Keywords:
airborne LiDAR data; progressive TIN densification; cloth simulation; filtering

1. Introduction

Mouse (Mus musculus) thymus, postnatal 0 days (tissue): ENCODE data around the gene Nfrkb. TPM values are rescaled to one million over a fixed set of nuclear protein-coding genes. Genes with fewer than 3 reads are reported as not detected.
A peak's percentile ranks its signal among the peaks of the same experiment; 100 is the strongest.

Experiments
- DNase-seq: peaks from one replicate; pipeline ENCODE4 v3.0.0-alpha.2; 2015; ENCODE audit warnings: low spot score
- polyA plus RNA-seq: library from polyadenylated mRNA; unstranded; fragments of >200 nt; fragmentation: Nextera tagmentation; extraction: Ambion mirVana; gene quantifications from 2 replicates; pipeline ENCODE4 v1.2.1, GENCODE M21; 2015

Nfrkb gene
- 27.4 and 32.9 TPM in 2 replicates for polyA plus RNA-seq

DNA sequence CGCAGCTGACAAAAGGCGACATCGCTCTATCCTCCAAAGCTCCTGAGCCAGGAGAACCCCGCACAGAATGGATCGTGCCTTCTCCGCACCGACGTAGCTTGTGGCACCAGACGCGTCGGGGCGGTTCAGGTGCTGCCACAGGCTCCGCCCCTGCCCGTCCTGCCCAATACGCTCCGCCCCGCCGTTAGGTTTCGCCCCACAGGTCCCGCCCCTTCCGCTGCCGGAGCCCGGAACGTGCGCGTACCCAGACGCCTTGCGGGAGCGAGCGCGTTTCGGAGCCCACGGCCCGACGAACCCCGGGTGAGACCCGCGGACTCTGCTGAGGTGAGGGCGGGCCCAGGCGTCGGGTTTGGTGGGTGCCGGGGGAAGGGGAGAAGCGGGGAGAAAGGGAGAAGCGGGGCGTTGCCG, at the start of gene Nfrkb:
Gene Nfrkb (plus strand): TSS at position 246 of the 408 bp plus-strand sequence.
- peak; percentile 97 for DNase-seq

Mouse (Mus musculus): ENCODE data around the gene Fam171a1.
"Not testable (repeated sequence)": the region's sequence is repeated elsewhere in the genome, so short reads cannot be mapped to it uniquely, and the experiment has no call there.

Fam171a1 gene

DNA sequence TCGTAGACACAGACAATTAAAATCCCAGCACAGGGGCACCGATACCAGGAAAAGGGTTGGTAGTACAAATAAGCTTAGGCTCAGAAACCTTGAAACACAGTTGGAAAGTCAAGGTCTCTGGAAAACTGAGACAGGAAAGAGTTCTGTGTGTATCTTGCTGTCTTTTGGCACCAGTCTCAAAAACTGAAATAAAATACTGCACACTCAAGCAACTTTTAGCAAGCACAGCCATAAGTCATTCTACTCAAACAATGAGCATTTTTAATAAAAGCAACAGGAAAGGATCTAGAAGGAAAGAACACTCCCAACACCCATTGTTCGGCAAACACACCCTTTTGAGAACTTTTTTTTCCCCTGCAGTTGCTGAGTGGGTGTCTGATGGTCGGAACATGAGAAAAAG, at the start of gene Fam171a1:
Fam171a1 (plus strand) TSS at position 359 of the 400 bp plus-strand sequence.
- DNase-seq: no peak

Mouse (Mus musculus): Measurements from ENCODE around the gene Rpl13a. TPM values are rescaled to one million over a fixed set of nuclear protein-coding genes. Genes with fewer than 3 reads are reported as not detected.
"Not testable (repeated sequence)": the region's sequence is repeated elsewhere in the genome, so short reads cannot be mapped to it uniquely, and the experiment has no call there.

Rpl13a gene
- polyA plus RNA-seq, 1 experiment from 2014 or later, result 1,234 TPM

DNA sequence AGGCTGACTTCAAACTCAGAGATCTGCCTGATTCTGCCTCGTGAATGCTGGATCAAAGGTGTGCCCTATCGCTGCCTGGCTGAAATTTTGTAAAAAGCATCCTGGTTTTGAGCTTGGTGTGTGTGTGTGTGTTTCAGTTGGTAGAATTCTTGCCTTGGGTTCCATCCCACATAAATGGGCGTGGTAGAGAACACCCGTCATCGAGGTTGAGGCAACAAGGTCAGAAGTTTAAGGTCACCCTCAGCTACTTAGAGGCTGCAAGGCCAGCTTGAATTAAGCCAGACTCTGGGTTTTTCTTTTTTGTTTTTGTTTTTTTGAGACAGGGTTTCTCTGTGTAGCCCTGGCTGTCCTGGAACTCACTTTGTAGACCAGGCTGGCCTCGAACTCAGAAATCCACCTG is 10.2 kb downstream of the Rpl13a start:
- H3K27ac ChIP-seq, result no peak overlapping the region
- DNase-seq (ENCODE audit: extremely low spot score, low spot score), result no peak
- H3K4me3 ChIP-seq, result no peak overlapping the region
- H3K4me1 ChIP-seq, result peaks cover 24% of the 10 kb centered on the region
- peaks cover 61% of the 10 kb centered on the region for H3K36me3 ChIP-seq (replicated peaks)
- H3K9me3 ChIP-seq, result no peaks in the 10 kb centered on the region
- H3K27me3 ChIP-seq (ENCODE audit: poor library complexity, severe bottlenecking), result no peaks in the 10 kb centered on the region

During previous decades, airborne light detection and ranging (LiDAR) technology, which is an efficient and rapid remote sensing technology for collecting three-dimensional (3D) point clouds over a large area, has been widely employed in various fields, such as digital terrain model (DTM) generation [1,2,3,4,5], forest ecosystem investigation [6,7,8,9,10,11,12], and 3D building modeling [13,14,15,16]. In most applications, a filtering operation for separating point clouds into ground and non-ground points is a preliminary and essential step. Many filtering algorithms have been proposed to automatically filter ground points, and these algorithms can be mainly grouped into three categories, namely, slope-based methods [17,18,19,20,21], mathematical morphology-based methods [22,23,24,25,26,27], and surface-based methods [28,29,30,31,32,33,34,35,36,37,38,39,40,41,42,43,44]. An experimental comparison of eight filtering algorithms was performed by Sithole and Vosselman [2]. They concluded that the surface-based methods generally performed better than other filtering methods because they used more context information. The basic principle of surface-based methods is to gradually approximate the bare earth using a parametric surface, such as triangulated irregular network (TIN) model, weighted linear least-squares interpolation model, active shape model, thin plate spline (TPS), and cloth simulation model. For this type of method, the ground seed points are obtained and then densified iteratively to create a provisional DTM that gradually refines the ground surface based on certain criteria (e.g., elevation). Among the surface-based methods, progressive TIN densification filtering (PTDF) is one of the typical methods that construct the initial TIN-based DTM (i.e., the initial provisional DTM) from ground seed points, which are the lowest points in each grid cell of an entire region dataset. The grid cell size (c) is usually larger than the size of the maximum non-ground object to minimize the influence of non-ground points [33,36]. Then, remaining ground points are progressively detected from the unfiltered points to update the initial provisional DTM based on elevation and angle criteria [40,41]. The filter has been widely used in the scientific community and the engineering field because of its promising performance [37,38,42,45]. Moreover, it has been integrated into multiple software packages, such as Terrasolid, Lastools, and ALDPAT [37,45,46].